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$50M development plan highlights Southeastern’s trustee meeting

WAKE FOREST, N.C. (BP)–Southeastern Baptist Theological Seminary’s trustees voted to adopt a $50 million development plan and expand campus facilities during their April 15-16 meeting on the Wake Forest, N.C., campus.

Trustees unanimously approved a recommendation that the administration formally request approval from the Southern Baptist Convention Executive Committee to conduct a multi-phased financial development plan to raise the $50 million total.

“We stand on the threshold of a special time in the life of our seminary and in our effort to train the next generation of pastors and missionaries,” said Bart Neal, the seminary’s vice president for institutional advancement. “I am grateful for the enthusiastic support and response that we have received from our board of visitors and board of trustees for this significant endeavor.”

Over the past five years, the seminary has completed the first phase of the master plan which included the renovation of Stephens-Mackie Hall for faculty offices, the renovation of Goldston Hall for student apartments, the updating of Adams Hall, which houses seminary classrooms, and the construction of the Jacumin-Simpson Missions Center.

The expansion will continue at Southeastern with the trustees’ vote to develop plans for a new 40,000-square-foot multi-purpose student center.

The Ledford Center, which currently houses student services, will be renovated to provide 50,000 square feet of space for physical fitness and recreation facilities.

The two-story student center will house a dining facility, kitchen, health and counseling services, coffee/ice cream shop and a computer lab for students.

The construction of the student building will begin phase 2 of the campus master plan, the expansion of the west side of campus.

“I believe in the mission and vision of Southeastern and I am dedicated to supporting the expansion of the institution,” said trustee Jim Goldston, Raleigh, N.C. “I believe the possibility of this expansion will bring more students to our campus and more students on our campus will broaden our influence in the future churches.”

President Paige Patterson told the trustees the seminary must prepare for the future by accommodating the growth of the institution.

“Our churches are calling out the called,” Patterson said. “‘Until Jesus comes’ is not just a slogan. It is our way of life. If he tarries, many thousands more will answer the call and come for training. We must be prepared with scholarship and a passion for reaching the lost, and we must be prepared with endowment and buildings and financial aid.”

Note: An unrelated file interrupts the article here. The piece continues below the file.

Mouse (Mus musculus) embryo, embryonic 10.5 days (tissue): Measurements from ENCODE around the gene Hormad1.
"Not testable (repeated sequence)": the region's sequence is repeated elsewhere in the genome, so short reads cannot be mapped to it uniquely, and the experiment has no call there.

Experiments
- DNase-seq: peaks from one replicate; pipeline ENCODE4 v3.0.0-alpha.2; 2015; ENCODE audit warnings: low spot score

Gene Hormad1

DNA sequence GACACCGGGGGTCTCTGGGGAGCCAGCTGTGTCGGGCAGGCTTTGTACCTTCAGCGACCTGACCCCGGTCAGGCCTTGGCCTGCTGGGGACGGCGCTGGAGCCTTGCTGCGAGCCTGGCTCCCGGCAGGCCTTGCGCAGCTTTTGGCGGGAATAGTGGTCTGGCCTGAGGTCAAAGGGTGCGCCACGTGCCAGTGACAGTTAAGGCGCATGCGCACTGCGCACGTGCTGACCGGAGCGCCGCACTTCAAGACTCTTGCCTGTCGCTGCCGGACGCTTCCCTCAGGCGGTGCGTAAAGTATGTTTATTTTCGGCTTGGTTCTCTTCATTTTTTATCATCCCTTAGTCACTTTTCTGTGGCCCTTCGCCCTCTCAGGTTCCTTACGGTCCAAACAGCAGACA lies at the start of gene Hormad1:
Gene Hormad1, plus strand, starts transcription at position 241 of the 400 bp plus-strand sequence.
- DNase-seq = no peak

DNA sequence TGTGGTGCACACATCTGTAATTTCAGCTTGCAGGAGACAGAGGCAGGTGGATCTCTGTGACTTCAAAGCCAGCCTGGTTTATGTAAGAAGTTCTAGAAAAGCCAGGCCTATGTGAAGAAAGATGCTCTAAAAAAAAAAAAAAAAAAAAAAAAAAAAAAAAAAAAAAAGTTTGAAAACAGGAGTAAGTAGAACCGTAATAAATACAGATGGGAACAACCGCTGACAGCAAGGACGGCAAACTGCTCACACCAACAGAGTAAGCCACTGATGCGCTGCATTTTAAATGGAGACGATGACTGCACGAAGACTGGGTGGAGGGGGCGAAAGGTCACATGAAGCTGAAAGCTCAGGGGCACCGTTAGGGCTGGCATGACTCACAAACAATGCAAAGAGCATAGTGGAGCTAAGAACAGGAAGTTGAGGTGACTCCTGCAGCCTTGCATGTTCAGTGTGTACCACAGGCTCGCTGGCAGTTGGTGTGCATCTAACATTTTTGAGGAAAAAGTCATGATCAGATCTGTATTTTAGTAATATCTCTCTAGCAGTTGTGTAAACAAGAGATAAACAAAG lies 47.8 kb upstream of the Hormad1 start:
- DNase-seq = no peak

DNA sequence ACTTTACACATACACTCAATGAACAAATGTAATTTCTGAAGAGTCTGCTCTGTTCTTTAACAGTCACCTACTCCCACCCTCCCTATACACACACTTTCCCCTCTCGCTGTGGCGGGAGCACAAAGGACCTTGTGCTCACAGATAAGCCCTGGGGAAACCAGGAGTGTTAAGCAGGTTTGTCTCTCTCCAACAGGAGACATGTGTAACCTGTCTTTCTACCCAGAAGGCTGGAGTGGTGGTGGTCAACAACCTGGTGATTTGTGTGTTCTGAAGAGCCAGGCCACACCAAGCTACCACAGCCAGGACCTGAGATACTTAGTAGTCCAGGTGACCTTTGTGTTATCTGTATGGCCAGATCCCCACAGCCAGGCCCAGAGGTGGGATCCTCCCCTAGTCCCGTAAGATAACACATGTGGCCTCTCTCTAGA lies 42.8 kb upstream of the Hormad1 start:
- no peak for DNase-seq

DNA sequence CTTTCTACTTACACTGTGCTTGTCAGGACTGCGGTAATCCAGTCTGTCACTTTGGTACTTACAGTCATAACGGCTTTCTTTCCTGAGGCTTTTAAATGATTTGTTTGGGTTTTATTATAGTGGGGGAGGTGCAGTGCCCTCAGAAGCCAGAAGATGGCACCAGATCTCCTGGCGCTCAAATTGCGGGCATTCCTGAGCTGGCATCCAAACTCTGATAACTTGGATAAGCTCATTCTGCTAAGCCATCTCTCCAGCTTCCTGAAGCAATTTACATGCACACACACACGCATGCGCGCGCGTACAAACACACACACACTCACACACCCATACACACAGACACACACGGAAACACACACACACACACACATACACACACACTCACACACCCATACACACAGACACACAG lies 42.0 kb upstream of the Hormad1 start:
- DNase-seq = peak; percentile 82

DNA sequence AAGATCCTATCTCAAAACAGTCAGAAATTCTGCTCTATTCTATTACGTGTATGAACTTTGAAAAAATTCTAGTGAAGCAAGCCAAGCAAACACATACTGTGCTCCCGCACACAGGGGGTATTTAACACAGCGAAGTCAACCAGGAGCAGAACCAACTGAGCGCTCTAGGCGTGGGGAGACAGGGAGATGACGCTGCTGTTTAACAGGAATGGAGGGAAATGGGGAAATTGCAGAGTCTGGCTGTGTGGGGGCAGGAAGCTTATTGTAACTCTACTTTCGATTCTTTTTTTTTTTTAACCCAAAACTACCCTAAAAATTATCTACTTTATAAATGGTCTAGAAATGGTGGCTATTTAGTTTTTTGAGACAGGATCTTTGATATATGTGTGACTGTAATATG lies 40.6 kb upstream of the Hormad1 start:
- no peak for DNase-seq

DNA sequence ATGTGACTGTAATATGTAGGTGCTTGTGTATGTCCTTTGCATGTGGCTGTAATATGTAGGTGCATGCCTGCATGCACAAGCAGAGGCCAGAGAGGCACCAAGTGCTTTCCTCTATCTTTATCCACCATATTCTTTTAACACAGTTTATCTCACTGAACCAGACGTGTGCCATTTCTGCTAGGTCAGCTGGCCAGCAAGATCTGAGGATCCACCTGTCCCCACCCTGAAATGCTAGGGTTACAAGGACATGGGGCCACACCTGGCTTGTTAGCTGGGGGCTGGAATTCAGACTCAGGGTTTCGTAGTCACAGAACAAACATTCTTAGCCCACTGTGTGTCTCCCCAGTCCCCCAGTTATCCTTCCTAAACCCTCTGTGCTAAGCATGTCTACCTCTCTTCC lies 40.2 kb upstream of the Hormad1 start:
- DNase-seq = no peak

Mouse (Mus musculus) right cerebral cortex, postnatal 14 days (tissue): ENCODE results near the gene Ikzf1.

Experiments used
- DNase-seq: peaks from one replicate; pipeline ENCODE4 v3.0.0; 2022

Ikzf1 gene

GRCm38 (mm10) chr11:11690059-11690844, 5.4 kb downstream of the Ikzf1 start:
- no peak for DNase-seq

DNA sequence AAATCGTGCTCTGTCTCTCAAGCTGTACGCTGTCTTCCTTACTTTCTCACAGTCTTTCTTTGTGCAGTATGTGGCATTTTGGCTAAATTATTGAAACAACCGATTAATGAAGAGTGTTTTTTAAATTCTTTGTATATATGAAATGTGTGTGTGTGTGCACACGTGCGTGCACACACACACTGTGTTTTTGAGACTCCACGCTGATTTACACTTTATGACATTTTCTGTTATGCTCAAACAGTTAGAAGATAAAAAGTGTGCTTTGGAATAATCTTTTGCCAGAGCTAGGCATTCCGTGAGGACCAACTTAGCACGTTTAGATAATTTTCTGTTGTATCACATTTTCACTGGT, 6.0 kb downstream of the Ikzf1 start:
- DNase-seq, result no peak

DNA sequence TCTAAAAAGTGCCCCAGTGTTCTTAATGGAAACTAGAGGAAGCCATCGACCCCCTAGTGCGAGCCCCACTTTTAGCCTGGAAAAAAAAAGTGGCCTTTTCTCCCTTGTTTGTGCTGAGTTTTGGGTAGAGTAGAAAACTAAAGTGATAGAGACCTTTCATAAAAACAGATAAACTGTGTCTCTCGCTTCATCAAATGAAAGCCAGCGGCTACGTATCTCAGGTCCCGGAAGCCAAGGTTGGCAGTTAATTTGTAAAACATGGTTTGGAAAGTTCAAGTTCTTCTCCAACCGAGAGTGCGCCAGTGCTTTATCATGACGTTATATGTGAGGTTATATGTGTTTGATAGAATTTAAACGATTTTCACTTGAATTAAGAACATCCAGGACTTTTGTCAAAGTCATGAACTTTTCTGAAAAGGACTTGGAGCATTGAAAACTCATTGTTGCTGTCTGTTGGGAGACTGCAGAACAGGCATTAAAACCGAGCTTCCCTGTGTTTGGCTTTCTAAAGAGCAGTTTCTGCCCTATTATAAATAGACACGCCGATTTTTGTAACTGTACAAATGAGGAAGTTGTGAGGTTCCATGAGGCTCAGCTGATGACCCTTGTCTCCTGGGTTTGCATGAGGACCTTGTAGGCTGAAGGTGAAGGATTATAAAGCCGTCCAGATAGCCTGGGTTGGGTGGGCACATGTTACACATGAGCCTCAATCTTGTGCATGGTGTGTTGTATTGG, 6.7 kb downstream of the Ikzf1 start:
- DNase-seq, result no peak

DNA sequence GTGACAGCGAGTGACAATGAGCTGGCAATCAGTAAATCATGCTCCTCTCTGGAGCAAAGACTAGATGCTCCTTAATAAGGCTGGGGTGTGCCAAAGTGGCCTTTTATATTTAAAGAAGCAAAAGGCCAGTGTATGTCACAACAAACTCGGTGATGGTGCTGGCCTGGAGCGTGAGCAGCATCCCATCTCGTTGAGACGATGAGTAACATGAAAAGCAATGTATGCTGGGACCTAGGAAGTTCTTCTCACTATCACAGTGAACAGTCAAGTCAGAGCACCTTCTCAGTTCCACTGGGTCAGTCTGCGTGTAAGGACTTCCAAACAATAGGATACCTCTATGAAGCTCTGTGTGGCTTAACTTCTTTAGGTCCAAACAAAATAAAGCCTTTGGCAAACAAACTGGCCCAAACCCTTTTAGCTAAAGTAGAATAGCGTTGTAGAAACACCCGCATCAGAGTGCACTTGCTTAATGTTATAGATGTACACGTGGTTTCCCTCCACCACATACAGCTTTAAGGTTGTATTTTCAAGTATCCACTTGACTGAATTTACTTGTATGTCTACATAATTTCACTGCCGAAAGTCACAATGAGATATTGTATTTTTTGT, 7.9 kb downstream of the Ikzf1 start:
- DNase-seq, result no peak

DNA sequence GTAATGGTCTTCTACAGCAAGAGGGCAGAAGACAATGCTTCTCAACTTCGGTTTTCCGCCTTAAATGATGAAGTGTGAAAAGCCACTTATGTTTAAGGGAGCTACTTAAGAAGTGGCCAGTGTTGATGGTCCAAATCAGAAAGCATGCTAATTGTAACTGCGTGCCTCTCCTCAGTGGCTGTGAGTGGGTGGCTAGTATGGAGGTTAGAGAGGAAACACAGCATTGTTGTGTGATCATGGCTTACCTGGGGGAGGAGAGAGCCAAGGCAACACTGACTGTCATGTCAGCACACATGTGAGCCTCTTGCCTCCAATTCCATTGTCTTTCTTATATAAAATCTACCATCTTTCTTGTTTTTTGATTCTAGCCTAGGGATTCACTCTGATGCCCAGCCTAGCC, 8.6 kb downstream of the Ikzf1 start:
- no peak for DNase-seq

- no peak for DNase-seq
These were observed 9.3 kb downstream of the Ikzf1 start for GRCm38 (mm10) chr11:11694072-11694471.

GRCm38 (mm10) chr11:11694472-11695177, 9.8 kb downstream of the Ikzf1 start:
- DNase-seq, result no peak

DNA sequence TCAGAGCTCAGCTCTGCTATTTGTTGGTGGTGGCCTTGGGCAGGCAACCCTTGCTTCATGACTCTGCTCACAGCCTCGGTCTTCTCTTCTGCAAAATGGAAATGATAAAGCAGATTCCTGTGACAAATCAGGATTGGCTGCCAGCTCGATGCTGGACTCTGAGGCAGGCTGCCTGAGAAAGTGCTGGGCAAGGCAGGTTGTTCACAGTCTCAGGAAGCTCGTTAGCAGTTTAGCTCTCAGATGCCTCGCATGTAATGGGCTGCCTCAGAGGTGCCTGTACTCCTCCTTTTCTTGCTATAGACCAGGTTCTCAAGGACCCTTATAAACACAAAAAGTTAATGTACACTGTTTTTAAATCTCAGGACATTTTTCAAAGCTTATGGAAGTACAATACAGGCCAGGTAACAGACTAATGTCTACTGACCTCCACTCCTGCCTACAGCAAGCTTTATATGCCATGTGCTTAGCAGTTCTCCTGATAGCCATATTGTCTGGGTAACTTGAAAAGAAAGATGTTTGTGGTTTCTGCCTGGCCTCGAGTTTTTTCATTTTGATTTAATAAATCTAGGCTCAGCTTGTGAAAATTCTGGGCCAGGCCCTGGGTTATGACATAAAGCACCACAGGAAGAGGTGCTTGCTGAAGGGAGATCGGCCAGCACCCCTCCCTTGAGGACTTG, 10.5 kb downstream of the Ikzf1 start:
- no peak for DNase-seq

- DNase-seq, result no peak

In his presidential address, Patterson spoke favorably of the recent visit from the Association of Theological Schools and Southern Association of Colleges and Schools. Patterson informed the board that the Association of Theological Schools has reaffirmed accreditation for the seminary for 10 more years.

The board elected Robert Cole as assistant professor of Old Testament and Semitic languages. David S. Hogg was introduced as assistant professor of church history under presidential appointment. Promotions included Gary A. Galeotti from professor of Old Testament to senior professor of Old Testament, Maurice A. Robinson from professor of New Testament to senior professor of New Testament, John H. Sailhamer from professor of Old Testament and Hebrew to senior professor of Old Testament and Hebrew, and N. Allan Moseley from associate professor of Old Testament and Hebrew to professor of Old Testament and Hebrew.

The board of trustees also approved eight new classes. In the college, American Religious History, American Constitutional Development, United States History since 1945 and Conditioning for Health will be added. New courses in the seminary included Practicum in Sports Evangelism and Reaching the Radically Unchurched in America and doctoral seminars in New Testament Ethics and in Current Issues in New Testament Study.

In other business:

— Trustees voted to increase faculty and staff salaries by 3 percent each.

— The board approved a record budget of $17,637,907 for the 2002-2003 fiscal year, a 4.73 percent increase over the current year’s budget.

— The board approved four new student endowments.

— Approval was granted for the demolition of the existing Ruby Reid Center and former cafeteria building in preparation for the new student center.

— Student enrollment was reported at an all-time high at 2,225.
(BP) photo posted in the BP Photo Library at http://www.bpnews.net. Photo title: CHARTING A COURSE.

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  • Kelly Davis